What better victim in a Robert Barnard novel than the literary poseur? And what better place to find such a person than in a society set up to honor the dubious talents of Susannah and Joshua Sneddon? Not quite in the league of the Brontes, Susannah and Joshua toiled at their creative tasks in a remote cottage in a tiny Yorkshire village in the early years of this century. Neither wrote great literature, but Susannah's work was always the more popular. Perhaps that's why Joshua one day killed his sister with an ax and shot himself in the head. Now, many years later, there's a surprising new interest in the Sneddons, seemingly inspired by entrepreneur Gerald Suzman. Suzman has bought the Sneddon homestead, with plans to open it as a museum and to found a literary society known as the Sneddon Fellowship. Sneddon fans from as far away as America, Norway, and Japan have gathered at Suzman's invitation for the inaugural Sneddon Weekend. Detective Constable Charlie Peace has come, too, intrigued by Suzman's sudden literary interest in the obscure Yorkshire siblings. Suzman's history indicates a far greater affinity for wealth than for literature, so he must have discovered an unlikely source of profit in the Fellowship. But where? Charlie fears that elderly American Lettie Farraday may know too much for her own good. Lettie, who has returned to the village of her birth for the first time in more than fifty years, is the only conferee who personally knew the Sneddons. Too much knowledge may be dangerous. To read a new Robert Barnard novel is to appreciate once again the extraordinary range and depth of one of the greatest of contemporary crime writers. A Hovering of Vultures is vintage Barnard from a writer at the peak of his powers.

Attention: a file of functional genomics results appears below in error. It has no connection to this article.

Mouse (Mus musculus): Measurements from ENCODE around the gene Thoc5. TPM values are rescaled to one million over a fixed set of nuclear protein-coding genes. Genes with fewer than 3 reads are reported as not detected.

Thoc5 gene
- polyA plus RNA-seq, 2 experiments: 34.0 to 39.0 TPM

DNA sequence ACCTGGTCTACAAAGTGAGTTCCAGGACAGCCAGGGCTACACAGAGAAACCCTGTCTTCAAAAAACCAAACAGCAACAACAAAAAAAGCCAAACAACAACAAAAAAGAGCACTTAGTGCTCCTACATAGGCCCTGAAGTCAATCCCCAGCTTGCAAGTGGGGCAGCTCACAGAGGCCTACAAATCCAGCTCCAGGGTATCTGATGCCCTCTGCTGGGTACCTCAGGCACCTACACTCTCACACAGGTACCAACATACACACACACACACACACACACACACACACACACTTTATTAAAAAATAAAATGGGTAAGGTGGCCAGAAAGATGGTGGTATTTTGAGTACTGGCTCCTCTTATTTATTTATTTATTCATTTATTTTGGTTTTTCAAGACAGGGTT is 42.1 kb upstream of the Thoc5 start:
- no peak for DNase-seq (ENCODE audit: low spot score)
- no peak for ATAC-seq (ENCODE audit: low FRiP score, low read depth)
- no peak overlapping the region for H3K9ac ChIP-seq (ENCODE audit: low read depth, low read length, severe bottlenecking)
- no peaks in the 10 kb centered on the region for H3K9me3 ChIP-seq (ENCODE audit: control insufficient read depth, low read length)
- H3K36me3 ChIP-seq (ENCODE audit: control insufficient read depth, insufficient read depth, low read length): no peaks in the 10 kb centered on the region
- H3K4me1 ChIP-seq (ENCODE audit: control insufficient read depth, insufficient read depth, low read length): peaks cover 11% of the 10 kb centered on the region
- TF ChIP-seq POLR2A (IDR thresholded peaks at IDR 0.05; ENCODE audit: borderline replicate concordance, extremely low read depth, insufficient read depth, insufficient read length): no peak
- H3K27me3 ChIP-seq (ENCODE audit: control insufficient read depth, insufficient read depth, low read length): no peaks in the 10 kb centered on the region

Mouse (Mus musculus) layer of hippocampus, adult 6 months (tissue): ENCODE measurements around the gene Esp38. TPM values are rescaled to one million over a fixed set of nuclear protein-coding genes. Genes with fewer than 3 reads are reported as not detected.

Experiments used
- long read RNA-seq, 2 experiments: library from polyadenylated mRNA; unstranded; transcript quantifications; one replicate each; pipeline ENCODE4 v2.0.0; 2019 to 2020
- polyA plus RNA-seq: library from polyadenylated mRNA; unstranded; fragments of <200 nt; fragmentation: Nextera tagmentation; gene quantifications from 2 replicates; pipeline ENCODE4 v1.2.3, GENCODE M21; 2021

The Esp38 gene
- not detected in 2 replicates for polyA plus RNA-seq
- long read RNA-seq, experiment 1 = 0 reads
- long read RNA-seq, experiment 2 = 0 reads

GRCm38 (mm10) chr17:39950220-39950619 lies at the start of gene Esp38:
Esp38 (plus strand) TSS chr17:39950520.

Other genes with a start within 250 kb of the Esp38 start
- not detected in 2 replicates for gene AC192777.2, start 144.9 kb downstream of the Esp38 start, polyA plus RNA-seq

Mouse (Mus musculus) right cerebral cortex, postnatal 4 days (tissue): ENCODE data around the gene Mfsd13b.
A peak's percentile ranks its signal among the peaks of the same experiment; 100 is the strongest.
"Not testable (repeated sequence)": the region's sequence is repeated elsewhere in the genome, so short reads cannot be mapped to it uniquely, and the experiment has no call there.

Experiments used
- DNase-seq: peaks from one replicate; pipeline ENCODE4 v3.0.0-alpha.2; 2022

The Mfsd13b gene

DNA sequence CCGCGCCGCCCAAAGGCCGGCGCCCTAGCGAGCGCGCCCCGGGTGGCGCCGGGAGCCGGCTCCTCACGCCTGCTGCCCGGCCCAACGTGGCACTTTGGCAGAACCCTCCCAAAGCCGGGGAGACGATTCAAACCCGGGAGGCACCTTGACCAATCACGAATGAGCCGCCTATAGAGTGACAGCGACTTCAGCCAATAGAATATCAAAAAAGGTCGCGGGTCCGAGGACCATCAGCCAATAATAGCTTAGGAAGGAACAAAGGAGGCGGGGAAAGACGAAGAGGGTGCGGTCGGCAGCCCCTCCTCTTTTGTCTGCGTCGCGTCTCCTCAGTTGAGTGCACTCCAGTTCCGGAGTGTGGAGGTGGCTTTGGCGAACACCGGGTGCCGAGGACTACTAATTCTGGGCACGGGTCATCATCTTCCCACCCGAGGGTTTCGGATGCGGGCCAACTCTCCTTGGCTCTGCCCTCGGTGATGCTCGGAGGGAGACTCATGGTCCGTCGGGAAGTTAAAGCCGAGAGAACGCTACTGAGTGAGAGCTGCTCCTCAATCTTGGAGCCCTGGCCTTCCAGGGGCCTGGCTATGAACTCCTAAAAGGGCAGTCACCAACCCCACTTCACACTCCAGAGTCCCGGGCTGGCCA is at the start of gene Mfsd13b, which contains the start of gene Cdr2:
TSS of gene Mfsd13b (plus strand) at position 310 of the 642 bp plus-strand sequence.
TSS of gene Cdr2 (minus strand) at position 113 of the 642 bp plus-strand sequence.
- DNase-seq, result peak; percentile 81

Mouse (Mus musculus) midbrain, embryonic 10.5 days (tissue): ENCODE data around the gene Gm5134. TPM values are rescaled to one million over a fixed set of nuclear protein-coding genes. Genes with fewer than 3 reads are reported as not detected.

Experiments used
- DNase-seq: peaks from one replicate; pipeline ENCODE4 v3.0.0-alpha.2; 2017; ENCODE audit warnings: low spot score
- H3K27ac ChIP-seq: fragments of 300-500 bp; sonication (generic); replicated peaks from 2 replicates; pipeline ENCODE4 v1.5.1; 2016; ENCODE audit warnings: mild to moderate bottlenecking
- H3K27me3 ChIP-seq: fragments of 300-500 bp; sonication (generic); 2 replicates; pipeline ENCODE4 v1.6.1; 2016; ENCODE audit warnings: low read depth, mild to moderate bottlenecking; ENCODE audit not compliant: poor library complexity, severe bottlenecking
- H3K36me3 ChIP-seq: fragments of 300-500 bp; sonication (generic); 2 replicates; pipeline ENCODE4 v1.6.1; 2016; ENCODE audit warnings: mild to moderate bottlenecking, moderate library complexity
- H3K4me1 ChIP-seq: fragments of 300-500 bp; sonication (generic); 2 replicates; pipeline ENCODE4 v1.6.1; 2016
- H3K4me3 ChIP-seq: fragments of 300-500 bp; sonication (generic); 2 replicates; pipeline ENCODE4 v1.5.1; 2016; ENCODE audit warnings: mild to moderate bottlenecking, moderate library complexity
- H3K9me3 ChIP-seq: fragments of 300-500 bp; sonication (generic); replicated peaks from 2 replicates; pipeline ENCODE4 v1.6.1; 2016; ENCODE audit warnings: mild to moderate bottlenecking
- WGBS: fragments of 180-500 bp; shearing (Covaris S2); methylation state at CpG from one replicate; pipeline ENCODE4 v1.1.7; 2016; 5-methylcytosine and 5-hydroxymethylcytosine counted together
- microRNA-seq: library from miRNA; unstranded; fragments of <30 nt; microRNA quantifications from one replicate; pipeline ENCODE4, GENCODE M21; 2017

Back to top